Bariatrics on the Beeb 

12/06/2013 00:00 

The BBC was invited to University College Hospital last week to watch a gastric bypass and learn more about how we help people lose weight and overcome the associated consequences of what is fast becoming the world’s biggest health problem: obesity.

Surgeon Andrew Jenkinson, second from right, with his theatre team performing a gastric bypass last Thursday. 

Newshour is the BBC World Service's flagship international news and current affairs programme with a global weekly reach of 43 million (including 1.72 million people in the UK and 9.9 million in the US).

Among the guests interviewed on the programme were University College Hospital consultant surgeon Andrew Jenkinson and his patient Mark Kelley, 39. Presenter James Menendez also spoke to best-selling author Lionel Shriver whose latest book was inspired by her brother’s death at 55 in 2009 of respiratory failure – an obesity-related illness.

“Have we got enough to eat?” used to be the question and in some parts of the world it is still the case, said Mr Menendez in introducing the topic, “but globally the challenge now is the reverse: how do we stop people eating too much?”

Tim Armstrong of the World Health Organization said obesity had doubled globally since 1980 and was now being considered another form of malnutrition. 12 per cent of the world’s people were clinically obese and 35 per cent overweight. This was because people were more exposed to products which were high in fat and sugar and were marketed heavily. People were also following a less active and more sedentary lifestyle.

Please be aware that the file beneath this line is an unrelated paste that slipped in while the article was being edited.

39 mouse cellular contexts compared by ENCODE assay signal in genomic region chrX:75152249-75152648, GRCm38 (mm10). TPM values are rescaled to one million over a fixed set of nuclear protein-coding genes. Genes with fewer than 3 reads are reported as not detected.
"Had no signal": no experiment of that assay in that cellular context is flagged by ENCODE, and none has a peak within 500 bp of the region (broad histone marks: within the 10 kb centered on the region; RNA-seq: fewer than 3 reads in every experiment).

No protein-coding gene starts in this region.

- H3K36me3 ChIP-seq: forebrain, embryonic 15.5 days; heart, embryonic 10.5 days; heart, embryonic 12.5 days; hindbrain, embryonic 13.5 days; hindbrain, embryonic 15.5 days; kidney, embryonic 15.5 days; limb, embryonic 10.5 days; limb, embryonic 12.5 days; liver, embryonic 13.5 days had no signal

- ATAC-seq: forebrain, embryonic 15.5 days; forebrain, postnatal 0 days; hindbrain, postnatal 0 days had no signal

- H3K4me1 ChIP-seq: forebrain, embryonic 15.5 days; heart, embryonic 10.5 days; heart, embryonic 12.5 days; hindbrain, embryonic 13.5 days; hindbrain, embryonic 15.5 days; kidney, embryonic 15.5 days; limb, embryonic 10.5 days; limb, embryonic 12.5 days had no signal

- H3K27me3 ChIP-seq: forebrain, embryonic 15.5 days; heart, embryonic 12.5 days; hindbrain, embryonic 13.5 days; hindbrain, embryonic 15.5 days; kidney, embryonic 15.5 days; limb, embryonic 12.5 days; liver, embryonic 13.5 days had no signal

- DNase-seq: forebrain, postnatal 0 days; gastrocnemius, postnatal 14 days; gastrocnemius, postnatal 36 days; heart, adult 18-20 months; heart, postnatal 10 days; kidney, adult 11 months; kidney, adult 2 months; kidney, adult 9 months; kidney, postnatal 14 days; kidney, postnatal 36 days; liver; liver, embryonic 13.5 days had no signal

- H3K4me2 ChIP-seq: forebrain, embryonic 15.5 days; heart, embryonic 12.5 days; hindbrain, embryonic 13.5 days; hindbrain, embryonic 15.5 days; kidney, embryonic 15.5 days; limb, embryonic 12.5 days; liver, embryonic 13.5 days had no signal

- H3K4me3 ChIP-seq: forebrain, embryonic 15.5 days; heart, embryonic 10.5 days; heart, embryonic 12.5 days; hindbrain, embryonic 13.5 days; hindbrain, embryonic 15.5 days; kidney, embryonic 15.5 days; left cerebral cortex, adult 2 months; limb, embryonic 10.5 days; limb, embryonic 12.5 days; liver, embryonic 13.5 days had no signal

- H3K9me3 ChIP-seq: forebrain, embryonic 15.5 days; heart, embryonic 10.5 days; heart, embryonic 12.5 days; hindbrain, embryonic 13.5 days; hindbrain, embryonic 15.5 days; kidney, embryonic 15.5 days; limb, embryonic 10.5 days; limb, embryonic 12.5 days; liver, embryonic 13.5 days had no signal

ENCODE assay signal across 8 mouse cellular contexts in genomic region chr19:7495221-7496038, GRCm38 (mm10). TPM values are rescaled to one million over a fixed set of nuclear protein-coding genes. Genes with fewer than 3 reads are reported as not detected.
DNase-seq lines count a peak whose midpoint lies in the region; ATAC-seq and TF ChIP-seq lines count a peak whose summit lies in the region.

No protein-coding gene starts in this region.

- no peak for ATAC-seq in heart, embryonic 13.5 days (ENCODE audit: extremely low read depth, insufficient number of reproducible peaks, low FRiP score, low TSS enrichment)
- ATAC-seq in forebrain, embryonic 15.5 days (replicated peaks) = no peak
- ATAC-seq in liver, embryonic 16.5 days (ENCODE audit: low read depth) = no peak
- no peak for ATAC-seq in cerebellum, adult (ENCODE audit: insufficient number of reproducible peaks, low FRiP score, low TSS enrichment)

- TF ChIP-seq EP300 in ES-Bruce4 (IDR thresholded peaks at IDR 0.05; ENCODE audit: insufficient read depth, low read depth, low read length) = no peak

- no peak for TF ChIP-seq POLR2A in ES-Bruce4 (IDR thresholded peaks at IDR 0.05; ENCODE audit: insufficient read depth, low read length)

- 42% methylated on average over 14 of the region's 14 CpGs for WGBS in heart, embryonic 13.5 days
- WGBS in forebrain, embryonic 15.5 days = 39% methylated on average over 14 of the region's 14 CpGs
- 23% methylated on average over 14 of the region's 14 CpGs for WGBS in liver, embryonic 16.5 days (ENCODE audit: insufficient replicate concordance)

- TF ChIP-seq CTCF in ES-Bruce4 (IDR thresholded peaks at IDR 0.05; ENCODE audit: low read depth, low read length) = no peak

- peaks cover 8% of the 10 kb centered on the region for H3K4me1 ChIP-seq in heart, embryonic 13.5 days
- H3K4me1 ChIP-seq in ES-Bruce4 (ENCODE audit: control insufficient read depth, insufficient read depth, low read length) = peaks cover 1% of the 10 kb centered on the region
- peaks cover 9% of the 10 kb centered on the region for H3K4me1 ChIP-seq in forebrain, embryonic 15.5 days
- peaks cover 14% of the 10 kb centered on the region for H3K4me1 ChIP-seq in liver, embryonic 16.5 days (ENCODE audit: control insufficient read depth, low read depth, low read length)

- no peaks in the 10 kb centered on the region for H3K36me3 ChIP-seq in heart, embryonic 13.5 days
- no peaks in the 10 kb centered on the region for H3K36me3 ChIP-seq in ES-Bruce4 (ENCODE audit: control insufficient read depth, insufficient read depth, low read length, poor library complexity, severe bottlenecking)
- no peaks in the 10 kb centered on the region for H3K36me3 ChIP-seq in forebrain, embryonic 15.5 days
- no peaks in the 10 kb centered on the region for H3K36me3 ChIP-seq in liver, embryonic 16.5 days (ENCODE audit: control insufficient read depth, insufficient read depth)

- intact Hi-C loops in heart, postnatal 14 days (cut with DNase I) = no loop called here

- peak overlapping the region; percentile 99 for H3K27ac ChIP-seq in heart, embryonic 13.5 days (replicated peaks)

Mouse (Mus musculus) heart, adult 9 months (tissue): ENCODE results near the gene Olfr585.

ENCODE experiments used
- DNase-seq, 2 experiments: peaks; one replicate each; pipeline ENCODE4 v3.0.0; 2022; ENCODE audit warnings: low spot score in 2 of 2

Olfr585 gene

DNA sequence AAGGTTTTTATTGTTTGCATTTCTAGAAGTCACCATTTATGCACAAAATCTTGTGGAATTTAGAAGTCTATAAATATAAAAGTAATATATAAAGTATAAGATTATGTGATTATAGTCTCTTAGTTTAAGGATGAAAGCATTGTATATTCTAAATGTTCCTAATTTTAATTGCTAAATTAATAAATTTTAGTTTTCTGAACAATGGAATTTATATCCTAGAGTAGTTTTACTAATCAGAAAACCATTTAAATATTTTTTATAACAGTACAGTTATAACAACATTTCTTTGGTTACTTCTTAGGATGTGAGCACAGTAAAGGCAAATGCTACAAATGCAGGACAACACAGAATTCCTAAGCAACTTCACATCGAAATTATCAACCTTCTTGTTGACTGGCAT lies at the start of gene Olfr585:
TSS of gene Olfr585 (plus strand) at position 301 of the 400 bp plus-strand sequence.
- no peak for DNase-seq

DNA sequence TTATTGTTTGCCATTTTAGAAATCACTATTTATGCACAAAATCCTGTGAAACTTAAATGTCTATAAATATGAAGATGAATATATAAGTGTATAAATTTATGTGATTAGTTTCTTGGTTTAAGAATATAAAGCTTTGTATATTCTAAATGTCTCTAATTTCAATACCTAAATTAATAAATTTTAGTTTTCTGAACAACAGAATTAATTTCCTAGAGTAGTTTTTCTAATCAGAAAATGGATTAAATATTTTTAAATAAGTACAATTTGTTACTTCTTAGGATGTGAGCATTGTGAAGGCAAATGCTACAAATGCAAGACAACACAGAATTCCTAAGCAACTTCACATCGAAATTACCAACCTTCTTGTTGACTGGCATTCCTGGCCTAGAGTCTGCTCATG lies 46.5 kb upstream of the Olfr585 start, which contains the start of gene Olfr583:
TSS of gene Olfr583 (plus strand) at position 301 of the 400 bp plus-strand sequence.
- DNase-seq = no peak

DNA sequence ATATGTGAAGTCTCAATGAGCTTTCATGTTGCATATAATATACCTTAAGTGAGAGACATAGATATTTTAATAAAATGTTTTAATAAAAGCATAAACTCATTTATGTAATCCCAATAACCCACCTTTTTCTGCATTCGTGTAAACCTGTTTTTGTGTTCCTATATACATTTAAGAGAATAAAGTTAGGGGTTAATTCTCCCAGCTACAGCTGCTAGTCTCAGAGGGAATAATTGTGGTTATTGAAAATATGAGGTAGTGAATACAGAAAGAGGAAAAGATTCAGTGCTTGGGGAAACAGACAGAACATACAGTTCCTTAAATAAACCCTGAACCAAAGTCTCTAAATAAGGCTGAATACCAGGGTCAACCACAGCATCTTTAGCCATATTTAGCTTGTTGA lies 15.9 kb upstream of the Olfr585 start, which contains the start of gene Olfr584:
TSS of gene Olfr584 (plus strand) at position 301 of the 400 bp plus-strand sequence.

The report described University College Hospital as one of the leading centres in gastrointestinal surgery for weight loss, as he watched the procedure described by Mr Jenkinson as “a change to the patient’s gastrointestinal system to make it easier to lose weight”. In addition, the surgery would affect the patient’s metabolism so that “his diabetes and blood pressure and cholesterol level will improve”.

“The stomach is stapled to make it smaller, roughly the size of an egg, to trick the brain into feeling fuller much quicker,” Mr Jenkinson said, adding that the hospital does about 300 such operations a year. While it is major surgery, it is increasingly being recognised by patients, GPs and the media as good, effective and safe surgery, he said.

Asked whether he thought it was the patient's fault that he had developed obesity, Mr Jenkinson disagreed, “The problem is we are not suited to the environment we currently live in… we have good protective measures against losing weight but, from the evolutionary standpoint, not against gaining weight. If he had been born 100 years ago he probably would not have developed obesity. Obesity is probably going to overtake smoking as the major lifestyle drain on NHS resources,” Mr Jenkinson warned.

Also on the programme were the Australian doctor and author Karen Hitchcock, whose essay for The Monthly entitled Fat City: What can stop obesity became a talking point online after it was published and the American blogger Jess Baker who writes at The Militant Baker.

Click here to view the full programme.


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